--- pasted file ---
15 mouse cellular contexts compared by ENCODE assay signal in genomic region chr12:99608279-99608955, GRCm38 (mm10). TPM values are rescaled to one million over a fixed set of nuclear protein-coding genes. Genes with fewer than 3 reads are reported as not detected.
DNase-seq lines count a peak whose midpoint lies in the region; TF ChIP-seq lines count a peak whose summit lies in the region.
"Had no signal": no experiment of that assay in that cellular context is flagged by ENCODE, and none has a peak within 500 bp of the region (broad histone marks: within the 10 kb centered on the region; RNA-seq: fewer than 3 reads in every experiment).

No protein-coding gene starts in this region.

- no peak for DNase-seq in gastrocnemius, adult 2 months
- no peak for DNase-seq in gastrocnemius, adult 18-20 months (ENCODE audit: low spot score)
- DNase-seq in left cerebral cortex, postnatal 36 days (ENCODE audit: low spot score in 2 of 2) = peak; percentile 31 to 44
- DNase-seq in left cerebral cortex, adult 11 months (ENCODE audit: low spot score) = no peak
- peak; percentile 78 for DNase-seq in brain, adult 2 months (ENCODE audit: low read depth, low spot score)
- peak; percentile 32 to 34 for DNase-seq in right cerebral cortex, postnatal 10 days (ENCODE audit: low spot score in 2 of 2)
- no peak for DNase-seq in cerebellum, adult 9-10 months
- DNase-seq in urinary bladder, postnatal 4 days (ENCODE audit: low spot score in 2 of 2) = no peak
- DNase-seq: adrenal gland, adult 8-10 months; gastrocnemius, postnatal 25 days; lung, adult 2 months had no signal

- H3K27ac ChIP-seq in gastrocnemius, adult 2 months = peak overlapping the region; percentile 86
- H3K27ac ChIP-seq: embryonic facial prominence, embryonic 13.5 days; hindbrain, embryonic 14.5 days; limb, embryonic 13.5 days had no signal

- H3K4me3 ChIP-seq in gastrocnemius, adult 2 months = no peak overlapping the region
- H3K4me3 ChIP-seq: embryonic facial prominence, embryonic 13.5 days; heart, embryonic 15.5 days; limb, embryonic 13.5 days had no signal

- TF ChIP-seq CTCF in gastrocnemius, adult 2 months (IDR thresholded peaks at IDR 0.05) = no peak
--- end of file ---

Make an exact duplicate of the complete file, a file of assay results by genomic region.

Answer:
15 mouse cellular contexts compared by ENCODE assay signal in genomic region chr12:99608279-99608955, GRCm38 (mm10). TPM values are rescaled to one million over a fixed set of nuclear protein-coding genes. Genes with fewer than 3 reads are reported as not detected.
DNase-seq lines count a peak whose midpoint lies in the region; TF ChIP-seq lines count a peak whose summit lies in the region.
"Had no signal": no experiment of that assay in that cellular context is flagged by ENCODE, and none has a peak within 500 bp of the region (broad histone marks: within the 10 kb centered on the region; RNA-seq: fewer than 3 reads in every experiment).

No protein-coding gene starts in this region.

- no peak for DNase-seq in gastrocnemius, adult 2 months
- no peak for DNase-seq in gastrocnemius, adult 18-20 months (ENCODE audit: low spot score)
- DNase-seq in left cerebral cortex, postnatal 36 days (ENCODE audit: low spot score in 2 of 2) = peak; percentile 31 to 44
- DNase-seq in left cerebral cortex, adult 11 months (ENCODE audit: low spot score) = no peak
- peak; percentile 78 for DNase-seq in brain, adult 2 months (ENCODE audit: low read depth, low spot score)
- peak; percentile 32 to 34 for DNase-seq in right cerebral cortex, postnatal 10 days (ENCODE audit: low spot score in 2 of 2)
- no peak for DNase-seq in cerebellum, adult 9-10 months
- DNase-seq in urinary bladder, postnatal 4 days (ENCODE audit: low spot score in 2 of 2) = no peak
- DNase-seq: adrenal gland, adult 8-10 months; gastrocnemius, postnatal 25 days; lung, adult 2 months had no signal

- H3K27ac ChIP-seq in gastrocnemius, adult 2 months = peak overlapping the region; percentile 86
- H3K27ac ChIP-seq: embryonic facial prominence, embryonic 13.5 days; hindbrain, embryonic 14.5 days; limb, embryonic 13.5 days had no signal

- H3K4me3 ChIP-seq in gastrocnemius, adult 2 months = no peak overlapping the region
- H3K4me3 ChIP-seq: embryonic facial prominence, embryonic 13.5 days; heart, embryonic 15.5 days; limb, embryonic 13.5 days had no signal

- TF ChIP-seq CTCF in gastrocnemius, adult 2 months (IDR thresholded peaks at IDR 0.05) = no peak